Restrictive covenants form a part of most employment contracts with a view to providing protection to an employer upon the termination of an employee’s employment. In order for a covenant which restricts an employee’s activities post-termination of employment to be enforceable, the employer needs to show that it has a legitimate business interest to protect and that the protection sought by the company is reasonable.
In Bartholomews Argi Foods Ltd v Thornton, the High Court refused to enforce a post-termination restriction which would have prevented an employee from dealing with customers for six months even though the employer would have paid the employee during the period of the restriction. One of the main points we need to be aware of from this case is that the reasonableness of a covenant is judged at the time it is entered into as well as proving that there is a legitimate business interest to protect and the protection sought is reasonable
Mr Thornton was employed by Bartholomews from 1997 as a trainee agronomist. At the start of his employment Mr Thornton was provided with his contact of employment and entered into a 6 month post termination restrictive covenant which prevented him providing similar services to all of the company’s customers on behalf of a competing business within Bartholomews trading area. The unusual part of the restrictive covenant was that the company would pay him in full during the period of the restriction even though his employment with the company would have ended.
When Mr Thornton resigned after a long career with the company and started working for a competitor Bartholomews sought an interim injunction to prevent him from dealing with its customers.
The High Court refused the injunction application and ruled that the restriction in place was in restraint of trade and unenforceable.
The restriction that the employer sought to enter into was from 1997 when Mr Thornton was employed as a trainee but he had no experience and no customer contacts at that time. The High Court clarified that a covenant will be judged at the time it was entered into and not at the point at which an employer seeks to rely upon it. It was unenforceable in 1997 and therefore remained unenforceable regardless of whether an employee was subsequently promoted to a role where it could be regarded as reasonable (as per the Court’s decision in Pat Systems v Neilly).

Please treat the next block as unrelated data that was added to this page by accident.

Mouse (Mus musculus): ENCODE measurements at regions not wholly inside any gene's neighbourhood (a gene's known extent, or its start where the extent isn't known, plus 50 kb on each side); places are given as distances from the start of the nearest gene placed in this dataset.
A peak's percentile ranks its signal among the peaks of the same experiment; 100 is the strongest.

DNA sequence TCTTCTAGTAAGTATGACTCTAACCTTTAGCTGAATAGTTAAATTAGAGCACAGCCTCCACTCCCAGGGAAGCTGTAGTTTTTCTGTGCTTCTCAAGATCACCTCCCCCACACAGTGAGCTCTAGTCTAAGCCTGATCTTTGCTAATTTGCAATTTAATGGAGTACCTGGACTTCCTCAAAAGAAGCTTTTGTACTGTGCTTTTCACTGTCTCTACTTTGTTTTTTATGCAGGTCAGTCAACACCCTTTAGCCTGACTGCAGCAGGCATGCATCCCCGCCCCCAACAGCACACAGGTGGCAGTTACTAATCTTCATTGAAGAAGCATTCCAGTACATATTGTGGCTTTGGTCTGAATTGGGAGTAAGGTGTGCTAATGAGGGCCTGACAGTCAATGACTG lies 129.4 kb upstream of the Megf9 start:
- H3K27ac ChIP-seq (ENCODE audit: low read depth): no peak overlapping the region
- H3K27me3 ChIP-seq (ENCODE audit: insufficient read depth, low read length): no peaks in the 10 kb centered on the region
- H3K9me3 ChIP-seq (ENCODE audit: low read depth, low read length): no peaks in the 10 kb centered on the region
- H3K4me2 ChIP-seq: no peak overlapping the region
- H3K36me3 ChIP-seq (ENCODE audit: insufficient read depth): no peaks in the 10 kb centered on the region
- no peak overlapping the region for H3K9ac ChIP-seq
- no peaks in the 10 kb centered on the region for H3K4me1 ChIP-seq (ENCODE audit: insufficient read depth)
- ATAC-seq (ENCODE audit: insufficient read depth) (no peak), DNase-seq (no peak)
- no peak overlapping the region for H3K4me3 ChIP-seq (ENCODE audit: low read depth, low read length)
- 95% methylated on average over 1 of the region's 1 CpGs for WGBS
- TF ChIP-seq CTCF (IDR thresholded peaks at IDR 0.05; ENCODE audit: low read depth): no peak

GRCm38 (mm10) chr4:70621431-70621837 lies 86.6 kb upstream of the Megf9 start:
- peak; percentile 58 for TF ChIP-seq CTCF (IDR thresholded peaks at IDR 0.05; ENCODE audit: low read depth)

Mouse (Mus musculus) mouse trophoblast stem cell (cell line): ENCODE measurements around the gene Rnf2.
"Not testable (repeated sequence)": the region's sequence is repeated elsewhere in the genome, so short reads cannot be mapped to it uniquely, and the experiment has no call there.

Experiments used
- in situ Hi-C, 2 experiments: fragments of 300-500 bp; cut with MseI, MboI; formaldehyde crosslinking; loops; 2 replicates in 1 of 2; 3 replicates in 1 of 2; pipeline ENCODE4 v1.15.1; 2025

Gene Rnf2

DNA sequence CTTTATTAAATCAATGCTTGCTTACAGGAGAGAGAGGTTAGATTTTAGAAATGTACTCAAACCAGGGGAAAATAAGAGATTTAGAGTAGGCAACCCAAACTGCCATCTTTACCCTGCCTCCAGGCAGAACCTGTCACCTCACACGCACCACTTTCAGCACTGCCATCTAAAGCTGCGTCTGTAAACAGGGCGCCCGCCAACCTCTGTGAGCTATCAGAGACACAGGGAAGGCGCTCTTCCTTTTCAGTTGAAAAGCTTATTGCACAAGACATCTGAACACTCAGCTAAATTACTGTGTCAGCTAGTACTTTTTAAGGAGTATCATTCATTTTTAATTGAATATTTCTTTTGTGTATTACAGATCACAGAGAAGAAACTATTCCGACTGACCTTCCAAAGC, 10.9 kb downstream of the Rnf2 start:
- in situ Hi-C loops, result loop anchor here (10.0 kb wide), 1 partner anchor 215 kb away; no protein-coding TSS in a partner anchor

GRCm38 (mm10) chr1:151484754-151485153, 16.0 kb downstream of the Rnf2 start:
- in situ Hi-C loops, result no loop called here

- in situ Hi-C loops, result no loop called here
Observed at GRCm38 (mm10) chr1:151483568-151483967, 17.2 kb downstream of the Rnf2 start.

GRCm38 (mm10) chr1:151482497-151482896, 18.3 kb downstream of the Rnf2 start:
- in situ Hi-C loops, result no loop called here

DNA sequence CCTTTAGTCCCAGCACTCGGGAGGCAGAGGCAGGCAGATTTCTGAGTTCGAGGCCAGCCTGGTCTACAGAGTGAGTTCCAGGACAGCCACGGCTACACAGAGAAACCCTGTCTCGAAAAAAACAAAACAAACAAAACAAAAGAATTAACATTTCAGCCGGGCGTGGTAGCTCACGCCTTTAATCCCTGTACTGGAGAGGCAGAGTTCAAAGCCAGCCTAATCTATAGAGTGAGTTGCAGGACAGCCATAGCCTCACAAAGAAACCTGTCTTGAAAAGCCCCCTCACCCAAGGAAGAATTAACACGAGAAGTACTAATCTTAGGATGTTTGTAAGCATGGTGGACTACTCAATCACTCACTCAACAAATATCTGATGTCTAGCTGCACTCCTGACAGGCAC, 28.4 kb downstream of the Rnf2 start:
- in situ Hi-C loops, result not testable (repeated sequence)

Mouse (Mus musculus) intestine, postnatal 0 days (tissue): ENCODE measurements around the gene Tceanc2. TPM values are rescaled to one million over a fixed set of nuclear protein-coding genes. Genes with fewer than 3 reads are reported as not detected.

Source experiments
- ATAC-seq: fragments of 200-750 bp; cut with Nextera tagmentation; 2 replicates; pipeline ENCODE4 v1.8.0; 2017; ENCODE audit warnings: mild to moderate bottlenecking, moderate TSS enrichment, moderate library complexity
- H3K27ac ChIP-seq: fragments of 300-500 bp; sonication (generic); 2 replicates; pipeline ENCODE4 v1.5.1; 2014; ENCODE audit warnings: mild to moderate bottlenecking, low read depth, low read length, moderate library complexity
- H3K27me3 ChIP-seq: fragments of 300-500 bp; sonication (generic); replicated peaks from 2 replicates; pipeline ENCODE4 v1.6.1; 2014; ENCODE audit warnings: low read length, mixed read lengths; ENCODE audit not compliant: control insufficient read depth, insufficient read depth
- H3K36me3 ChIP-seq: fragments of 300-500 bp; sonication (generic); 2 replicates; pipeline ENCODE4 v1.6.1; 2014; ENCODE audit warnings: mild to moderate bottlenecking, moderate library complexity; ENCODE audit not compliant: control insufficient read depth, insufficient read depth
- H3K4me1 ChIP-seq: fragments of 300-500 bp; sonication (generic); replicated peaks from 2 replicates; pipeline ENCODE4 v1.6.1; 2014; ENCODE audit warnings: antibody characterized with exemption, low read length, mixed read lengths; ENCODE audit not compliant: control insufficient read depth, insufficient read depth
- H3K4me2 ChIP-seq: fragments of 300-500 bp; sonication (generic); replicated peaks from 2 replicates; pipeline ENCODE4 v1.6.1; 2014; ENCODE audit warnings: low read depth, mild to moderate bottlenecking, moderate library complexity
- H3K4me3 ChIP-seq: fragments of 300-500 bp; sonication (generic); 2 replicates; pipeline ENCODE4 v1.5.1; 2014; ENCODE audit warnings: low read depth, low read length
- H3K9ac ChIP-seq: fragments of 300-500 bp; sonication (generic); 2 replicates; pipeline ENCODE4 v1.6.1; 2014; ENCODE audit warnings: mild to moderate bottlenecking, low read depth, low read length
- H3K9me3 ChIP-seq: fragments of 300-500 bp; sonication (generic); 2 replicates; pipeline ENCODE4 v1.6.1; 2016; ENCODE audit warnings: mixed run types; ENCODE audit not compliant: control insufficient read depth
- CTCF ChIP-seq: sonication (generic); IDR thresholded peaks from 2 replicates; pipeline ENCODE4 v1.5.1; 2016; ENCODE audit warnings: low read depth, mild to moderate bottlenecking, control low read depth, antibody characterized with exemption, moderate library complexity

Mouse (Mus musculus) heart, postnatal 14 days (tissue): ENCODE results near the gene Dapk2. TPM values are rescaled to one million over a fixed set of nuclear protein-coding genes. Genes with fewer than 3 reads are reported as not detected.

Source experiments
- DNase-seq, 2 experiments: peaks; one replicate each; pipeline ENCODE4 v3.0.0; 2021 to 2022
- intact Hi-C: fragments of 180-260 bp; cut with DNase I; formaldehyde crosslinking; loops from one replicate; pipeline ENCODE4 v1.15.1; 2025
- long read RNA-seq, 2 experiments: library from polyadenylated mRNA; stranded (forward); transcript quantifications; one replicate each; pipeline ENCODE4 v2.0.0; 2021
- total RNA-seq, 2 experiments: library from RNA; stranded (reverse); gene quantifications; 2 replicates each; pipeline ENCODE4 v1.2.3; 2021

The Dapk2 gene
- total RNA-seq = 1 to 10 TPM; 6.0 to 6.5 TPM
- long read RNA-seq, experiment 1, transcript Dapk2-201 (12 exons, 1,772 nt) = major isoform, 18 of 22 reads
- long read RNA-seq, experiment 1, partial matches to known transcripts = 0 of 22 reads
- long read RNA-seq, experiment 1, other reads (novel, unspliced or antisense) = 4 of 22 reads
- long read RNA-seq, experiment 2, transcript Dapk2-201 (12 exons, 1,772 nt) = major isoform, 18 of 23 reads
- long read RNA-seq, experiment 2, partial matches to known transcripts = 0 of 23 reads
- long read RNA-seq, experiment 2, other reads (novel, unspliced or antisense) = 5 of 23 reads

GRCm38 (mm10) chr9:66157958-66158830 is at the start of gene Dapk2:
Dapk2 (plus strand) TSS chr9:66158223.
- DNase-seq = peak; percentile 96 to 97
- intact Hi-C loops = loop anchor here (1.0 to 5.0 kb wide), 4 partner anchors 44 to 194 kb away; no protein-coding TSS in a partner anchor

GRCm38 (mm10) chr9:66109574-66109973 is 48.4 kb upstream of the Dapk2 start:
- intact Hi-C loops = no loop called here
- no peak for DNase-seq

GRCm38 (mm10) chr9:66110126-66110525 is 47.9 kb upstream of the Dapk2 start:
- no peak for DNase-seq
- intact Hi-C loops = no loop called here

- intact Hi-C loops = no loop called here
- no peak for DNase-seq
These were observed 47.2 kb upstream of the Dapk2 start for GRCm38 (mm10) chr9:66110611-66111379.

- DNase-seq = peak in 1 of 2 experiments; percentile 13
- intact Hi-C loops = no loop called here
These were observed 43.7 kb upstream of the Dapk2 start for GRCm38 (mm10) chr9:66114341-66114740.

Further, the Court found that the restrictive covenant was too widely drafted to be reasonable even after his long career with the company as it applied to all of the company’s customers. The covenant sought to prevent Mr Thornton from dealing with any customer of the company regardless of whether he had any knowledge of them or if he had worked with them or not. Mr Thornton actually only worked with customers who represented less than 2% of the company’s overall turnover and it was found to be manifestly unfair to prevent him from working with customers who represented the remaining 98%.
The unusual part of the restrictive covenant, whereby the company would continue to pay Mr Thornton during the six month period of the restrictive covenant, was found to be contrary to public policy to allow an employer to “purchase” a restraint of trade.
If you seek to rely upon restrictive covenants as part of an employee’s terms and conditions of employment then you need to ensure that they are drafted fairly and that the protection sought by the company is reasonable in order to protect the company’s legitimate business interests.
Some key points to take from the recent Bartholomews v Thornton case are as follows:-